(Adds denial from ISDA official in fourth paragraph)
By Tom Miles
BEIJING Aug 29 (Reuters) - Chinese state-owned enterprises (SOEs) may unilaterally terminate derivative contracts with six foreign banks that provide over-the-counter commodity hedging services, a leading financial magazine said.
China's SOE regulator, the State-owned Assets Supervision and Administration Commission (SASAC), has told the financial institutions that SOEs reserved the right to default on contracts, Caijing magazine quoted an unnamed industry source as saying.
It did not name the banks or the firms in question but cited a SASAC official as saying that almost every SOE involved in foreign exchange or trade had some exposure to derivatives such as crude oil, non-ferrous metals, agricultural commodities, iron ore and coal, although only 31 SOEs were licensed to do so.
Nobody at SASAC was immediately available to comment on Saturday.
Caijing said Keith Noyes, regional director, Asia Pacific, at the International Swaps and Derivatives Association, had confirmed he was aware of the letter. But he told Reuters on Saturday that he had been over-quoted by Caijing and had not seen any letter, although he was aware of such rumours.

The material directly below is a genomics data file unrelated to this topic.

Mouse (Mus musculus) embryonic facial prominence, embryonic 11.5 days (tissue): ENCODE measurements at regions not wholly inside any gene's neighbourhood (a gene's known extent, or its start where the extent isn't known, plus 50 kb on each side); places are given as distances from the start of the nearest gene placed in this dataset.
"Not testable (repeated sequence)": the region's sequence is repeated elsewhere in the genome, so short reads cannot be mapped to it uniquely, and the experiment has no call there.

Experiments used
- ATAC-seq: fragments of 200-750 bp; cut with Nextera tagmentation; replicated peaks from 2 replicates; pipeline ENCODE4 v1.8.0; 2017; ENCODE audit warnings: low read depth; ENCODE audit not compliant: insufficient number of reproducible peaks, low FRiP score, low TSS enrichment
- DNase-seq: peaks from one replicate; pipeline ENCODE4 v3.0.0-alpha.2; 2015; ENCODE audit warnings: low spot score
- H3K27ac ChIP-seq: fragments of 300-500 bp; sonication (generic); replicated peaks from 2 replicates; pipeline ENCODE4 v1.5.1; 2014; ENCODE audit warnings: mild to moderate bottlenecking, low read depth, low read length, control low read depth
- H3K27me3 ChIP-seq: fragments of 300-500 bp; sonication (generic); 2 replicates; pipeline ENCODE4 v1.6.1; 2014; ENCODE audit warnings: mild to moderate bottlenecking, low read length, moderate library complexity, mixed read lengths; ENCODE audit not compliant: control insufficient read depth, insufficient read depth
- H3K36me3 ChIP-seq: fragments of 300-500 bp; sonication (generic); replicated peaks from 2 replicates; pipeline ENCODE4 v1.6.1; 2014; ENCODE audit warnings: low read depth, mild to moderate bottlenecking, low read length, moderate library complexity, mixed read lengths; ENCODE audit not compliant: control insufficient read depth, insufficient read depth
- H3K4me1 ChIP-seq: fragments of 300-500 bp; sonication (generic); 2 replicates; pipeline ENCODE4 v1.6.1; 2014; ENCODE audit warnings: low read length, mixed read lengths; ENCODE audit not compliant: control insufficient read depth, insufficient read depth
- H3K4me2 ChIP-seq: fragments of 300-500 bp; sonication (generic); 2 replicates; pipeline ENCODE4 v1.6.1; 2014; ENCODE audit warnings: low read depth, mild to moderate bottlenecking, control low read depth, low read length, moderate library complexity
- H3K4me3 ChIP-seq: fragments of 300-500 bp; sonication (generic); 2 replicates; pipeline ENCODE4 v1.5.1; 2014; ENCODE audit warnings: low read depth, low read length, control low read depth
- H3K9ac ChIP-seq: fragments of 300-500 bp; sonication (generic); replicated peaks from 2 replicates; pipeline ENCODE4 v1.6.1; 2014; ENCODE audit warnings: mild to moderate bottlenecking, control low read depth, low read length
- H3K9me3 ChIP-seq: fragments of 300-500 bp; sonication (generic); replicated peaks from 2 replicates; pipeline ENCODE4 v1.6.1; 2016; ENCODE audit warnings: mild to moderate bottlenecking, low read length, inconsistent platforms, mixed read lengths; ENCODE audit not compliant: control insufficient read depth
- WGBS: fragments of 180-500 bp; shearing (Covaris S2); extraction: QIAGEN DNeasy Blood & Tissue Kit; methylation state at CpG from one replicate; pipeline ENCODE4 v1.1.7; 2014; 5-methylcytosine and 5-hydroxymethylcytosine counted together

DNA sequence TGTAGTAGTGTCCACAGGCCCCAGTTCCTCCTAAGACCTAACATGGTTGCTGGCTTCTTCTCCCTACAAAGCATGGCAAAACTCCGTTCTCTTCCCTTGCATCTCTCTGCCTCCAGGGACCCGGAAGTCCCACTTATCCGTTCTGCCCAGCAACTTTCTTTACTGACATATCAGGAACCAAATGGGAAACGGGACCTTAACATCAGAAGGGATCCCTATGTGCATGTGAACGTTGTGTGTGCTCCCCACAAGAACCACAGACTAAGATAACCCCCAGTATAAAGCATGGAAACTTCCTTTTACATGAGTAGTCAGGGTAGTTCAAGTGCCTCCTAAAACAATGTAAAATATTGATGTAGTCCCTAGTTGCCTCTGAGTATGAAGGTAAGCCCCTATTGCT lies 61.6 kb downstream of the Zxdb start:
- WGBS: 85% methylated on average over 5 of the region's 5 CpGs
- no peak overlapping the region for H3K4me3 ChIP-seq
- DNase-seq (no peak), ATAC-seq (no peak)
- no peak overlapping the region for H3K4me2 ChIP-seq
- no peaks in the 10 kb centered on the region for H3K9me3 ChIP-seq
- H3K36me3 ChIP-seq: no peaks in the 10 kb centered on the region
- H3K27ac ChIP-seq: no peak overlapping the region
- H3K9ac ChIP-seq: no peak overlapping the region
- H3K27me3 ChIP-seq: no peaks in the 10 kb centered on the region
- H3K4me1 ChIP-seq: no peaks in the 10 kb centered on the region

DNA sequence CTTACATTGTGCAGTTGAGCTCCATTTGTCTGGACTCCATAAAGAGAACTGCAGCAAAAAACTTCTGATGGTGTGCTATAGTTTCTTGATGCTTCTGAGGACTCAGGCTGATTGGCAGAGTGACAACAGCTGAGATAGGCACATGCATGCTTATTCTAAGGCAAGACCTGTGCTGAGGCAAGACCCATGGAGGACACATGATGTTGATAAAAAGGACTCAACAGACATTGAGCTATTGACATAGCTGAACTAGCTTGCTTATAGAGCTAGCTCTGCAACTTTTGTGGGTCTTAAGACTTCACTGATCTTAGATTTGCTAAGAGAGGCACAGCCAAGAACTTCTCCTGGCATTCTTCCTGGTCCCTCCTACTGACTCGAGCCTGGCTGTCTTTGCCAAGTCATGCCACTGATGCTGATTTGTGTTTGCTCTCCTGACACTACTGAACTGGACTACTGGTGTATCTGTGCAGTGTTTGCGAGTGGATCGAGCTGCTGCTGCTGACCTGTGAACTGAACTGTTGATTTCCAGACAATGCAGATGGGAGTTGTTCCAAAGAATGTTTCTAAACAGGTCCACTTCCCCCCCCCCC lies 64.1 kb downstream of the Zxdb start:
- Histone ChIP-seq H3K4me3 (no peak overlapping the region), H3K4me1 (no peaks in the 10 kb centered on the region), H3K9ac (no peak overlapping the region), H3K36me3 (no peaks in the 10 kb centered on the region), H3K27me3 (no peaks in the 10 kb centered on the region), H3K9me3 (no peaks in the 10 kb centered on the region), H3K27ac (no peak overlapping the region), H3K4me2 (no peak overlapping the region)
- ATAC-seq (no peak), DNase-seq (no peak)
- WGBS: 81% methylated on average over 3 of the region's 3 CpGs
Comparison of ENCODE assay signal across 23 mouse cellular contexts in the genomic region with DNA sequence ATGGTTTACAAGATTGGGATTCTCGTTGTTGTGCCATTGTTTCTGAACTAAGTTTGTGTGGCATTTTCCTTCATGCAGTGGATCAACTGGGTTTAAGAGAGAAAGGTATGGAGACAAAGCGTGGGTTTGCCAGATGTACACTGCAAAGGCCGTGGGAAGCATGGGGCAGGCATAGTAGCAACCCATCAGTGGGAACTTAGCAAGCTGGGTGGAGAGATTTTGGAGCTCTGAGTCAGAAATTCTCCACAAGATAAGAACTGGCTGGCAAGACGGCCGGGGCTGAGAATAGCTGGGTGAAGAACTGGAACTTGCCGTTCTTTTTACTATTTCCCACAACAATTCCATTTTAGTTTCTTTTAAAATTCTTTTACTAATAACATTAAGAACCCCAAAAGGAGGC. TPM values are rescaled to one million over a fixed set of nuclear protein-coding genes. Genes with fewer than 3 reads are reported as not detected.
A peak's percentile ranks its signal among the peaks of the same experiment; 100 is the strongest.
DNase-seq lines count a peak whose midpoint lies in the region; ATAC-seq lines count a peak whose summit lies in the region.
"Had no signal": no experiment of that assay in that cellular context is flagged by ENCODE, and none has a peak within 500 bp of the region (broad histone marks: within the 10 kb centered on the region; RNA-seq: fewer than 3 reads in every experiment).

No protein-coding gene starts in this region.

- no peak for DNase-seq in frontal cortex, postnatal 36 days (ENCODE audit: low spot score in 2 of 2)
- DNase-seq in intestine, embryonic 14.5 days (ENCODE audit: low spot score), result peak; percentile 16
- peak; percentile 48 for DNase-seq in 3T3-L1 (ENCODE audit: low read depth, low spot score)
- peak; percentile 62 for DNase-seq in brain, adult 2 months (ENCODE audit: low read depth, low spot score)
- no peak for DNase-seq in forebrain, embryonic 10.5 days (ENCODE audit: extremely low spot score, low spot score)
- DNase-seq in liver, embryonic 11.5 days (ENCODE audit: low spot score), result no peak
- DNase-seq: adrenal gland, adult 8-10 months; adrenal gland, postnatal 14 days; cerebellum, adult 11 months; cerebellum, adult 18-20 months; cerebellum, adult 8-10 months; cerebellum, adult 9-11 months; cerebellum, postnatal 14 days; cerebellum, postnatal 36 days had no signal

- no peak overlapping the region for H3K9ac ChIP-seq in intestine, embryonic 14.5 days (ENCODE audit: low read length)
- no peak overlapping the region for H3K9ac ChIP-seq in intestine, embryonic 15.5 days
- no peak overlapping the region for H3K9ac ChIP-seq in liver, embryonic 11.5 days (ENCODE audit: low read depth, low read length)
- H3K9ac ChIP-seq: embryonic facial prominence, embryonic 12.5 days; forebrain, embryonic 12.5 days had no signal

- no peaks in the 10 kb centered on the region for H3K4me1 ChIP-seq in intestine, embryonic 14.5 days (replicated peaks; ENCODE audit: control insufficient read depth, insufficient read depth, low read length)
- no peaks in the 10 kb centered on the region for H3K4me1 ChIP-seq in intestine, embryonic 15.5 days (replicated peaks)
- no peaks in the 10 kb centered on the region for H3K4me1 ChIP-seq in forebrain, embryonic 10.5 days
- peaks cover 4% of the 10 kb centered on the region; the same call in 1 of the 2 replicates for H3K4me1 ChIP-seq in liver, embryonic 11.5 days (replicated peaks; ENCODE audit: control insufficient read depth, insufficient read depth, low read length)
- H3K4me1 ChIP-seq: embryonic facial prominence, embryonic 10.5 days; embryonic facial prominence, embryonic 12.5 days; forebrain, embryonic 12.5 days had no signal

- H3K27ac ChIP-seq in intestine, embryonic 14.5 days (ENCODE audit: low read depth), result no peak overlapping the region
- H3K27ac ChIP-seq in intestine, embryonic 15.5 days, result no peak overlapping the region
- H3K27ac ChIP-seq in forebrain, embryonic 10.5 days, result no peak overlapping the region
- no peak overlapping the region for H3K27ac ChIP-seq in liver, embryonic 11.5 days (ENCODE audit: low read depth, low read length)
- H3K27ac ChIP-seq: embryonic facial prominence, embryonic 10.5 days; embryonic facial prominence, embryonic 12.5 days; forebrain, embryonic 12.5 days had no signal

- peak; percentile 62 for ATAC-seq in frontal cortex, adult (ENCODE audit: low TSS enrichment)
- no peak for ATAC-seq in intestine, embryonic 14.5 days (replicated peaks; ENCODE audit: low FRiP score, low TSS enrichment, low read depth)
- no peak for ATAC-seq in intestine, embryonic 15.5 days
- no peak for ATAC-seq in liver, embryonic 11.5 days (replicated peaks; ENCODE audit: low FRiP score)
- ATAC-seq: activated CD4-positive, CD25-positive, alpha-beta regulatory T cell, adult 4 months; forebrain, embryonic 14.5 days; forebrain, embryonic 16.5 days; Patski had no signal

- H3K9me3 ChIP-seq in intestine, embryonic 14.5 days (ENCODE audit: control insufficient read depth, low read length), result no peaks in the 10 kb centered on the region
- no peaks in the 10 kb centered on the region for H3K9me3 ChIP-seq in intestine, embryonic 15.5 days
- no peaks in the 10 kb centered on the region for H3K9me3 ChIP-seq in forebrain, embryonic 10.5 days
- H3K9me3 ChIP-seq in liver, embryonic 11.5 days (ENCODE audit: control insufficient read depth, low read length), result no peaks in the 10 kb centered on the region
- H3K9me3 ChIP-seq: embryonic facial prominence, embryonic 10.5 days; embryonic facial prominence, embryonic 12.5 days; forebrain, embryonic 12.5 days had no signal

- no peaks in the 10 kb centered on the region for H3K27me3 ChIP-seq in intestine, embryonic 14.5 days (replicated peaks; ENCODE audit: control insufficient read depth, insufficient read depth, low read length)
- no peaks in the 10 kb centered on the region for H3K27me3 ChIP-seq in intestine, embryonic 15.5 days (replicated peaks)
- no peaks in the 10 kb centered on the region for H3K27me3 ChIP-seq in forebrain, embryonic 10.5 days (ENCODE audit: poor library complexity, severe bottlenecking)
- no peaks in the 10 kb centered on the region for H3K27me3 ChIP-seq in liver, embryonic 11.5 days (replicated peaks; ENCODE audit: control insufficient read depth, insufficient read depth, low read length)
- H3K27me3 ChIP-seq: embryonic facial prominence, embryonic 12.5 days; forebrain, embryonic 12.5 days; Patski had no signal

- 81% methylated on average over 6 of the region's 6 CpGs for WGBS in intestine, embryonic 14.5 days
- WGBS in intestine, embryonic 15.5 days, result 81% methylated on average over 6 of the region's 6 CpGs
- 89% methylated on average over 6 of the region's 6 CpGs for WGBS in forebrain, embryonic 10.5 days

SASAC took over the job of overseeing SOEs' derivatives trading from the securities regulator in February after several Chinese firms reported huge losses from derivatives.
It quickly tightened the rules, ordering firms to quit risky contracts and report their positions on a quarterly basis.
In January, Air China (601111.SS) (0753.HK), Shanghai Airlines 600591.SS and China Eastern (600115.SS) reported book losses of almost $2 billion on aviation fuel hedging contracts, the official Xinhua news agency said at the time. For more details on China's derivatives regulation, please click on: [ID:nPEK207347] For a history of China's derivative debacles: [ID:nPEK206094] (Editing by Mike Peacock)